On January 17, 1961 President Eisenhower gave a phenomenal speech about the future of technology, especially Internet authorization models. Consider his words in context of today’s social networks and data platform controls:
Down the long lane of the history yet to be written America knows that this world of ours, ever growing smaller, must avoid becoming a community of dreadful fear and hate, and be, instead, a proud confederation of mutual trust and respect.
Video of the speech is available via C-SPAN
Many people reference this speech due to its stern warning against a congressional-military-industrial-complex diverting public funding to itself and away from education and healthcare.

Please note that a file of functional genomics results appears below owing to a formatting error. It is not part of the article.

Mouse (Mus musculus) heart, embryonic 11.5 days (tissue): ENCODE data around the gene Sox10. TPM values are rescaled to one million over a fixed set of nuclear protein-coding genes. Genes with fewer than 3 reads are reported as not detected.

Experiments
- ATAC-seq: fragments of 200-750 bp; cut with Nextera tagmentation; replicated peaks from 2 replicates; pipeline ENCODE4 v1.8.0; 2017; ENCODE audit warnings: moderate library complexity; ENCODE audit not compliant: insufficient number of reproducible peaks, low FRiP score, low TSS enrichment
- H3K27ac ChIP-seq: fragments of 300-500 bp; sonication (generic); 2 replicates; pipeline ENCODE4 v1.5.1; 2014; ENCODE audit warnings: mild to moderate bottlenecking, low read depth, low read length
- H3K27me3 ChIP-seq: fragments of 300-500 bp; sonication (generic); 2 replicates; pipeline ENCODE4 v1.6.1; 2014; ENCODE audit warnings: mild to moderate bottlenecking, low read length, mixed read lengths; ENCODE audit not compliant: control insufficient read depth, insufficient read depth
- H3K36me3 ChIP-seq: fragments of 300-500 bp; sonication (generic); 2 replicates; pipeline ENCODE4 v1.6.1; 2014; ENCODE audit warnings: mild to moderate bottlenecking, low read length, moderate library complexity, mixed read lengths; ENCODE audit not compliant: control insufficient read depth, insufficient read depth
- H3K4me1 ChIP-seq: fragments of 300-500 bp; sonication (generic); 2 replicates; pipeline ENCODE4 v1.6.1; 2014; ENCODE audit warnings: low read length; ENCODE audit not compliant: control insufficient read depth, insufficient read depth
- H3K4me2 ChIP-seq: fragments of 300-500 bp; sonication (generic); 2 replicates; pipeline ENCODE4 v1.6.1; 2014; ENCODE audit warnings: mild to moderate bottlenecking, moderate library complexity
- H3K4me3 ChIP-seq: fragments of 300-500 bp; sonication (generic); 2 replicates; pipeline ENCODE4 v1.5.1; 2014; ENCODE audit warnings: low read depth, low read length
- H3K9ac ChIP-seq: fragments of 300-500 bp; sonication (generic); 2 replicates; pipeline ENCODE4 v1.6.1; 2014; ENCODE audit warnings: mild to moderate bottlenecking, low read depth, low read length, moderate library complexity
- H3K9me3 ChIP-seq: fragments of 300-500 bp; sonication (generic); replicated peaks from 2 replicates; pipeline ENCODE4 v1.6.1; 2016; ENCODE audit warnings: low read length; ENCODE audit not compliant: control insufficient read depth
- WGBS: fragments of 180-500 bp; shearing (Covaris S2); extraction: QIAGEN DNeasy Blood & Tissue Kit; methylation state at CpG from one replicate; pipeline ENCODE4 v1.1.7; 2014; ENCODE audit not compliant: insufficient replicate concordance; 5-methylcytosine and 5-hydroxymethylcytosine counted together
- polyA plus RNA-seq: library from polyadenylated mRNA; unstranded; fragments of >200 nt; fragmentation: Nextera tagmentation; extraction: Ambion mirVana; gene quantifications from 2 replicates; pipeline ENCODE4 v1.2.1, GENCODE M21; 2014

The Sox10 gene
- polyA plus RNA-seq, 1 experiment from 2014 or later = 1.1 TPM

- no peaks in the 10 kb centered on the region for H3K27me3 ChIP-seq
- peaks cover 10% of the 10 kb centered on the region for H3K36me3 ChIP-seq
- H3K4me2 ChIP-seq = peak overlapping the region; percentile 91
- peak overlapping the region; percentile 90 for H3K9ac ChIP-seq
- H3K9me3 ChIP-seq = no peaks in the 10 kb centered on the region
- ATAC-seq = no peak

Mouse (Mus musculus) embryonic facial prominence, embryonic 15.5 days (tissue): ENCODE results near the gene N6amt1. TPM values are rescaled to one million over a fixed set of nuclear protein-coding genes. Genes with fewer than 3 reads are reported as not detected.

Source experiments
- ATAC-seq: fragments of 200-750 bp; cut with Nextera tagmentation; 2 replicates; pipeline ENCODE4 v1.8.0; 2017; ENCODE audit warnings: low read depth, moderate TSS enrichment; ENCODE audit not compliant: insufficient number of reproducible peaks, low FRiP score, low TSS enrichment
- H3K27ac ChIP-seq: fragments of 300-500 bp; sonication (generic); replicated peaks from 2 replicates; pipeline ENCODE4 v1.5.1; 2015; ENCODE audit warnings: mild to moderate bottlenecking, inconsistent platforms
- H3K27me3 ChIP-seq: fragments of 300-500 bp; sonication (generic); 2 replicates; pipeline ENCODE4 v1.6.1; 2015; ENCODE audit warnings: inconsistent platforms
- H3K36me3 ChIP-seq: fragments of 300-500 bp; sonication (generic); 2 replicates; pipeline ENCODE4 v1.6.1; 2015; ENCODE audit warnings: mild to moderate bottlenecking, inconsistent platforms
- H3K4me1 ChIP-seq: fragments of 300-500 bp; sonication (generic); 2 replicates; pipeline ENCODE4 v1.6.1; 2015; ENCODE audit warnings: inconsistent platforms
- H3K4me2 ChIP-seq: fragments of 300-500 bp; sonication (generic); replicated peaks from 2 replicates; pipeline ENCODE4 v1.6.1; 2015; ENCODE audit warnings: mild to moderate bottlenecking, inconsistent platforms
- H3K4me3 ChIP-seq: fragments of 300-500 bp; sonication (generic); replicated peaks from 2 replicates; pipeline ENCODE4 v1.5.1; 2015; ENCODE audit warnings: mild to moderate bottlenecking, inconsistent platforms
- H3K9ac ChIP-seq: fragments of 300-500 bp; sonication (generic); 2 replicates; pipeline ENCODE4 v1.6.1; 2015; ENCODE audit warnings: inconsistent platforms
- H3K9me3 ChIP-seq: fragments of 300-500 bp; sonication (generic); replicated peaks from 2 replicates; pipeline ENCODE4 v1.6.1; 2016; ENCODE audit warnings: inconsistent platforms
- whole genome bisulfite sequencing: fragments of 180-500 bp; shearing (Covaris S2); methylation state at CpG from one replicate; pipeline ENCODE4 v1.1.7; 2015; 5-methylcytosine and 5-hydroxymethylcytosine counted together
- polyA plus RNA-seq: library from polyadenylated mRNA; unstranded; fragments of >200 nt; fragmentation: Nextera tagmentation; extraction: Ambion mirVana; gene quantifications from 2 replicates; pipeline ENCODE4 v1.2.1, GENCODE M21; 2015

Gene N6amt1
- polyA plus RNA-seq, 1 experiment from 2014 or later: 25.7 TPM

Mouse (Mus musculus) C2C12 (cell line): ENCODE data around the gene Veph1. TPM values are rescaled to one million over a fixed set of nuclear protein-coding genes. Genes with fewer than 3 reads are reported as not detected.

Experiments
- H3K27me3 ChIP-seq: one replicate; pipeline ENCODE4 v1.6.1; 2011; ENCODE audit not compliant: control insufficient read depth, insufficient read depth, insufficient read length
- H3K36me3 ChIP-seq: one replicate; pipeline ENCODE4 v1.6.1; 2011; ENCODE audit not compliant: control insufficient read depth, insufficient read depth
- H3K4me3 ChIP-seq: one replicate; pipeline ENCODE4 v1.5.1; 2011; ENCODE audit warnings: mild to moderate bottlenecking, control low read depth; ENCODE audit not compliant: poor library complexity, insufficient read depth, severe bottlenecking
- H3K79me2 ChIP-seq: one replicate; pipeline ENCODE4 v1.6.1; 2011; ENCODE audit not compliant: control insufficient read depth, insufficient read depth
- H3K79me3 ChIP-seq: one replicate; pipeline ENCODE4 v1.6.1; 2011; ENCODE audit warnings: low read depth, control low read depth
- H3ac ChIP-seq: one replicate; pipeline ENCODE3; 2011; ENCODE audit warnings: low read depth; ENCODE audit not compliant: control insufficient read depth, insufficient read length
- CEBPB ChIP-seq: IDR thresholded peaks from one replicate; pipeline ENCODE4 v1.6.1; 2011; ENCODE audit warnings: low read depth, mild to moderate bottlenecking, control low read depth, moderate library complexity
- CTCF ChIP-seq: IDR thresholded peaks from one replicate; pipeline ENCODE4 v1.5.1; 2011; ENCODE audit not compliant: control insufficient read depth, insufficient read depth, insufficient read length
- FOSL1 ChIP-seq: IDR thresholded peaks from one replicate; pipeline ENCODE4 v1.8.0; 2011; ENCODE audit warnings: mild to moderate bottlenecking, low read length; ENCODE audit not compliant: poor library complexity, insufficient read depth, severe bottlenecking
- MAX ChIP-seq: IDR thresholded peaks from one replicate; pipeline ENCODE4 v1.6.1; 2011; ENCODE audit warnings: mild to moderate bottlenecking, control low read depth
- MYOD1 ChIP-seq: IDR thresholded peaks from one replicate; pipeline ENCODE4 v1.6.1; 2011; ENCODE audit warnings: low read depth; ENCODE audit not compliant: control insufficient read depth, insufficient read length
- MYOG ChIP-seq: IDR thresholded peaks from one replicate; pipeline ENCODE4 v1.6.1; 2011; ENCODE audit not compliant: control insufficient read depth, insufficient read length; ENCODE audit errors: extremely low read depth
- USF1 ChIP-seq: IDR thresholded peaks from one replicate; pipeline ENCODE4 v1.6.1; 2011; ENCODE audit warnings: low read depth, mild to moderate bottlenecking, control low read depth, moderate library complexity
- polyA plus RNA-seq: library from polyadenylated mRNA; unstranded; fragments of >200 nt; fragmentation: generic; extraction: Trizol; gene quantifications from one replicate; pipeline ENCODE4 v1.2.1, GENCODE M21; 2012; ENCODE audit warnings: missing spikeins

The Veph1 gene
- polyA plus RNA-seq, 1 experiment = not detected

People also tend to leave out the congressional role related to Eisenhower’s warning, probably because it was inferred and not explicit. Fortunately a professor of government explains how and why we still should include Congress in that speech:
When the president’s brother asked about the dropped reference to Congress, the president replied: “It was more than enough to take on the military and private industry. I couldn’t take on the Congress as well.”
Perhaps we can agree in hindsight that Eisenhower’s warnings were right. There is over-centralization in the American communications industry as well as a state of near-perpetual warfare. This means we should have also expected the “congressional-military-industrial-complex” to expand naturally into a “cyber” domain.
Of course, just like in 1961, we have more than one path forward. The tech industry should be moving itself away from power abuses and more towards something like Eisenhower’s prescient vision of globally decentralized “mutual trust” confederations.
Meanwhile, “For NATO, a serious cyberattack could trigger Article 5 of our founding treaty.”